Then the other disciple, who reached the tomb first, also went in, and he saw and believed; for as yet they did not understand the scripture, that he must rise from the dead. – John 20:8-9 (NRSV)
A 4-year-old child made a complaint to his father who was reading him Charlotte’s Web. “If you had told me she was going to die at the end, I wouldn’t have listened all this time. Why didn’t you tell me?”
A 4-year-old can ask that question. An adult shouldn’t. We all know we are going to die. Pass. Transition. Go to the other side. Finish. End. Cross over. Be complete. Some of us also know that we don’t know what happens next—but we do know the promise of eternal life and therefore we sniff it, even at the biological genomic end of our bodies.
Jesus lived well while knowing he was going to die. How? By being so secure in his relationship with his parent and creator. He didn’t think he was the whole deal. He knew about death and his divine humanity and didn’t bother to be afraid.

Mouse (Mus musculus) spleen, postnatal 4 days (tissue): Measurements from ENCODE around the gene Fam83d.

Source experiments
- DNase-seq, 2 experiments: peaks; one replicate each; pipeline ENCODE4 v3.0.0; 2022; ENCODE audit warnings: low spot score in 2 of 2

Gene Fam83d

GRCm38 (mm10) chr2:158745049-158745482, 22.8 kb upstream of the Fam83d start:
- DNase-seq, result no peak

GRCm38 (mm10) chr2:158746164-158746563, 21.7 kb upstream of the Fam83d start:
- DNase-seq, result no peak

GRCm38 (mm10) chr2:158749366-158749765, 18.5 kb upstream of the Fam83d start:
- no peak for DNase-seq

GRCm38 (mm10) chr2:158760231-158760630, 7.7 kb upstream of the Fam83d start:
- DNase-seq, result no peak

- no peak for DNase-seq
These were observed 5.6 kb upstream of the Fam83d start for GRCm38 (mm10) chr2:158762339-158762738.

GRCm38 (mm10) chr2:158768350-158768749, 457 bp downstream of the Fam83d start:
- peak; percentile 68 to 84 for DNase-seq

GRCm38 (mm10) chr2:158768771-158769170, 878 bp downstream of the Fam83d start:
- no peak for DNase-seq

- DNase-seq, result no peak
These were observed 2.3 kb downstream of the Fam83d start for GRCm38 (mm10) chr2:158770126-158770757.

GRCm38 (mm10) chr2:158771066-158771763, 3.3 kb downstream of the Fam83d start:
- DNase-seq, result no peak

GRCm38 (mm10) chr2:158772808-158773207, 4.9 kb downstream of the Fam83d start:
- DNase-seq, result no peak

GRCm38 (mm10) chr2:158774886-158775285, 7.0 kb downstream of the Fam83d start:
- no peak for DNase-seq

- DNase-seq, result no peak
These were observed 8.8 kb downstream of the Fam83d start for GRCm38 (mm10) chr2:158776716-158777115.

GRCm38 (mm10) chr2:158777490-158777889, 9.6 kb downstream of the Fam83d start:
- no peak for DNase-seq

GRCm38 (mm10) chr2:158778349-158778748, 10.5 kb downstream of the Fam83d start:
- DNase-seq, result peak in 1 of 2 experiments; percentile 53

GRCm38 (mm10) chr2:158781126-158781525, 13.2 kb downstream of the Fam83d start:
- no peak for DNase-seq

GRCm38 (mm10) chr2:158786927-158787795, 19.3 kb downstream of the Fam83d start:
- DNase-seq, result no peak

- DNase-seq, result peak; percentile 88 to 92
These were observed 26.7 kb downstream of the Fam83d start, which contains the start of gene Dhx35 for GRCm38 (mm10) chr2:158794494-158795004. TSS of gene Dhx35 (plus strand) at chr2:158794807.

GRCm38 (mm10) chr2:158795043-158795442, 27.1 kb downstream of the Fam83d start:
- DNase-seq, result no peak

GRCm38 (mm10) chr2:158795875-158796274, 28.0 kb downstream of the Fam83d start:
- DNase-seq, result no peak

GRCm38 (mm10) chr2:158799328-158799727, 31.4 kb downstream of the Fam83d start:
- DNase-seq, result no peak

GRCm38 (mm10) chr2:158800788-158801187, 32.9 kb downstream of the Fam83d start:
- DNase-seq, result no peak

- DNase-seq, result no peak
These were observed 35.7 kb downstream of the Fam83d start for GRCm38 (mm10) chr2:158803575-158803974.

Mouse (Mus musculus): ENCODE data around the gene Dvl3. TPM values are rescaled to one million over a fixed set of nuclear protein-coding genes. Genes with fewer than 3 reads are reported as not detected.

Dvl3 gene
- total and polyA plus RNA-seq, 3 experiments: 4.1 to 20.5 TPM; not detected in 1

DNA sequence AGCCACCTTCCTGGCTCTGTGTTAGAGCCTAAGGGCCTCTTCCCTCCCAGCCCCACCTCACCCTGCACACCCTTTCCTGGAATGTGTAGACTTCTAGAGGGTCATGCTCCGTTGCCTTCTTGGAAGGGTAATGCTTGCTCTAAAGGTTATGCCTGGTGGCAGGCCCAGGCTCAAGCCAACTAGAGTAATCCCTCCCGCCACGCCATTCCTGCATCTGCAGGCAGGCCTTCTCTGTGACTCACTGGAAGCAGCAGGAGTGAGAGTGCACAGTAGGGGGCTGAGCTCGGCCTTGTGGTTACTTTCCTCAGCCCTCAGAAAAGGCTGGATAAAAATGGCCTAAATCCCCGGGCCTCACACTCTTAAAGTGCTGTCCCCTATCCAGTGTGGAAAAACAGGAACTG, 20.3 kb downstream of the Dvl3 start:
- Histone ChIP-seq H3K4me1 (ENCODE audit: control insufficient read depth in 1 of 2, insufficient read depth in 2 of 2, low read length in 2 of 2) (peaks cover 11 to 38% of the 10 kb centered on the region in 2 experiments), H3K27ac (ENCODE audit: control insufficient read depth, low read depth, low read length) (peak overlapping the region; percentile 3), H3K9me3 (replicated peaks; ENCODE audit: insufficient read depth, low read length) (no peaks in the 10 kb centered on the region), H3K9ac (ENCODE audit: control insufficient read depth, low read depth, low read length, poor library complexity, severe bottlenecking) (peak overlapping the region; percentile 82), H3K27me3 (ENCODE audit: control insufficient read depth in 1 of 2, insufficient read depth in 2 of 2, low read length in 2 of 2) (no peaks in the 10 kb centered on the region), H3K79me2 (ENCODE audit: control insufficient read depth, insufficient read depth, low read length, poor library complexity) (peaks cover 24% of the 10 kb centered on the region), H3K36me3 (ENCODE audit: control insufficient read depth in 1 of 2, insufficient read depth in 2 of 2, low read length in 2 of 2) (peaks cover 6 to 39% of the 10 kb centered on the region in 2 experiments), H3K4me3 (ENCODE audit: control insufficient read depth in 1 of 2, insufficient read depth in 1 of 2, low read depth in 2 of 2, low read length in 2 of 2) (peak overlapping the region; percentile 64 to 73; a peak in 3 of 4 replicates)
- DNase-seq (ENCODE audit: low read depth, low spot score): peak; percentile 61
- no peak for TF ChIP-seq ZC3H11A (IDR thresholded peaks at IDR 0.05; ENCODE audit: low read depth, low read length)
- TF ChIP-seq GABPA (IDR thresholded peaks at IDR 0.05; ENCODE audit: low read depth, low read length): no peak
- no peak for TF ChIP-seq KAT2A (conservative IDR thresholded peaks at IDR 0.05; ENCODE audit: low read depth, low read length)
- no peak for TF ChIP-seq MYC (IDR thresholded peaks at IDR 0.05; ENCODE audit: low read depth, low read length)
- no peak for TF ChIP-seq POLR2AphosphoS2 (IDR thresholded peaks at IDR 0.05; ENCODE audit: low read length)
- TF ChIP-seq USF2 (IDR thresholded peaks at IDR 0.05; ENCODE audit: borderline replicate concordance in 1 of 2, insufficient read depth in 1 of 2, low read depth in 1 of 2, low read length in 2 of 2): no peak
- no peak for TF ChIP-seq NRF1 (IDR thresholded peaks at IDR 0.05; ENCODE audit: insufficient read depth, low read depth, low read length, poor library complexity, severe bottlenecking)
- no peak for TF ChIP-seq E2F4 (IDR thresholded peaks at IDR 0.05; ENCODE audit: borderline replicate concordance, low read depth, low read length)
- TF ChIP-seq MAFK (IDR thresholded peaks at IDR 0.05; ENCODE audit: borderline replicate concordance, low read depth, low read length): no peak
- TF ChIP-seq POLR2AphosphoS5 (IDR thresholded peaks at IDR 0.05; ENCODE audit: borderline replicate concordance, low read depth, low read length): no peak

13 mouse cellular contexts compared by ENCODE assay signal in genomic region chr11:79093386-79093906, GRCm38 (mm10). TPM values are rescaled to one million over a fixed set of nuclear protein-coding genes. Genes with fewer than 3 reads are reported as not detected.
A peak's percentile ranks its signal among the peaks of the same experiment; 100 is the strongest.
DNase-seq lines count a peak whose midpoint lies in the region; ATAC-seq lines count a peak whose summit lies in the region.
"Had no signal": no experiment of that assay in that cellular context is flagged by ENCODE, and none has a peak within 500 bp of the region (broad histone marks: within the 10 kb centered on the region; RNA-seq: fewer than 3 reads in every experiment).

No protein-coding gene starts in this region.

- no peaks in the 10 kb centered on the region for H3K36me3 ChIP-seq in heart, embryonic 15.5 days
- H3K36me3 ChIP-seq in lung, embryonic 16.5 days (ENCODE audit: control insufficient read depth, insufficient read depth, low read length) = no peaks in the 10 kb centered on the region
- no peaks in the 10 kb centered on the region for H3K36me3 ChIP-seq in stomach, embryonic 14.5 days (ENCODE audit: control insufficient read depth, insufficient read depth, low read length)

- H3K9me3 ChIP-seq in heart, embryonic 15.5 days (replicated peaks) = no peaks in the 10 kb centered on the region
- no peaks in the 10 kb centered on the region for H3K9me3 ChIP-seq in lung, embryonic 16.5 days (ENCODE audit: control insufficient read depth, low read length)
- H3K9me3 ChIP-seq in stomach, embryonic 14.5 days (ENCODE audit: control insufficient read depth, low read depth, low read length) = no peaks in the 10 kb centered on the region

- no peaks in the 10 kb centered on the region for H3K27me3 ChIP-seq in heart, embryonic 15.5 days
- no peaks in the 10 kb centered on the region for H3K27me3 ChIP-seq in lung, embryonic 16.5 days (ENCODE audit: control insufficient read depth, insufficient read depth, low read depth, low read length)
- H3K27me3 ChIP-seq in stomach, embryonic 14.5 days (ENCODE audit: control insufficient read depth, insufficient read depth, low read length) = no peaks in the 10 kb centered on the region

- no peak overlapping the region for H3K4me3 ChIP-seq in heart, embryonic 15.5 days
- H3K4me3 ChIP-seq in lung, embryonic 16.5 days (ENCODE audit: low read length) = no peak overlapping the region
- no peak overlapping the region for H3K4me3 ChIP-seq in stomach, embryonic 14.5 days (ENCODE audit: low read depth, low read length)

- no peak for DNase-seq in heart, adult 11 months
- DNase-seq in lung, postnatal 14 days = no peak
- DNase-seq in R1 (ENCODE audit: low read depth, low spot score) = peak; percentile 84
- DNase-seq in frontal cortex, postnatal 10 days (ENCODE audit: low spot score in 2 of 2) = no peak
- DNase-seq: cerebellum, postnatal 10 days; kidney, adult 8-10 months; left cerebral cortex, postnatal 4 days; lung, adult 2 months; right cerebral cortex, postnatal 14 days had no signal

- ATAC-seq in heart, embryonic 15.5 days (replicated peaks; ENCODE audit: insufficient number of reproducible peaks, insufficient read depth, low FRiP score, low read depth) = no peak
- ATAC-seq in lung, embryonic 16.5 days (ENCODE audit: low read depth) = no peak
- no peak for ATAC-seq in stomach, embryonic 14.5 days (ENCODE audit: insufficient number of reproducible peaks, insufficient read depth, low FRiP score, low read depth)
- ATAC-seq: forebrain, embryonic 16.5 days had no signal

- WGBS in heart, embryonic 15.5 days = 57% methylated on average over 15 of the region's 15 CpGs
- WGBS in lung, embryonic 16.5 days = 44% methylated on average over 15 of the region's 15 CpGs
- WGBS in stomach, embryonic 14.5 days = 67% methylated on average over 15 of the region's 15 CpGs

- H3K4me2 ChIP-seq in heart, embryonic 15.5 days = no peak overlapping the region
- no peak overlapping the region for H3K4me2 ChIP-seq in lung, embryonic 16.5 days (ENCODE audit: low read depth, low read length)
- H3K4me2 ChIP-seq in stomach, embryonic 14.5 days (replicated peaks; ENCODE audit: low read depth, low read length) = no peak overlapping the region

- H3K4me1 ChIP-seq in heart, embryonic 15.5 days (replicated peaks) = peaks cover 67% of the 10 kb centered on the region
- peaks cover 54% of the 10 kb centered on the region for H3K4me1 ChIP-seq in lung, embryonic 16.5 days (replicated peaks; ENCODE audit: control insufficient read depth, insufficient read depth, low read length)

Recently we had the resignation of a key lay leader at our congregation. She was burned out, fed up, and the first “younger” leader to be allowed to have big responsibilities in our elder-driven system. She had managed these responsibilities beautifully. She got involved in a power struggle that disgusted her. She was mature enough to say no scapegoating, no blaming, no singling out. She was Jesus like. She was secure. She wasn’t worried about death but instead about life and living well. She kept her promises, like Jesus, even when others didn’t keep theirs.
Genuine adults don’t know how the story is going to end. They do know that it is going to end. Moreover, they know that God is still promising.
You have made promises with us, O God, that we may live forever, starting tomorrow and continuing through the weekend. Let us read to the end of your story.